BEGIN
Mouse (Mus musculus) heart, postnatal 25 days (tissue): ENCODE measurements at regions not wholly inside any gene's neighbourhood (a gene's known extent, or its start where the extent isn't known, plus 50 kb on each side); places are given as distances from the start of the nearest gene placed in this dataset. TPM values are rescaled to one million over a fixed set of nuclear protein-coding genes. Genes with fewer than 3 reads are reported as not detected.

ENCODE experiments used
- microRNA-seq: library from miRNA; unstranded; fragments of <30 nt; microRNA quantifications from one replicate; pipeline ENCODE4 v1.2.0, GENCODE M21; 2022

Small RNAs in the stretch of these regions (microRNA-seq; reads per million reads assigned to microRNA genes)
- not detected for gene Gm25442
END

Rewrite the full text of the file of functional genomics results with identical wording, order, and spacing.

Mouse (Mus musculus) heart, postnatal 25 days (tissue): ENCODE measurements at regions not wholly inside any gene's neighbourhood (a gene's known extent, or its start where the extent isn't known, plus 50 kb on each side); places are given as distances from the start of the nearest gene placed in this dataset. TPM values are rescaled to one million over a fixed set of nuclear protein-coding genes. Genes with fewer than 3 reads are reported as not detected.

ENCODE experiments used
- microRNA-seq: library from miRNA; unstranded; fragments of <30 nt; microRNA quantifications from one replicate; pipeline ENCODE4 v1.2.0, GENCODE M21; 2022

Small RNAs in the stretch of these regions (microRNA-seq; reads per million reads assigned to microRNA genes)
- not detected for gene Gm25442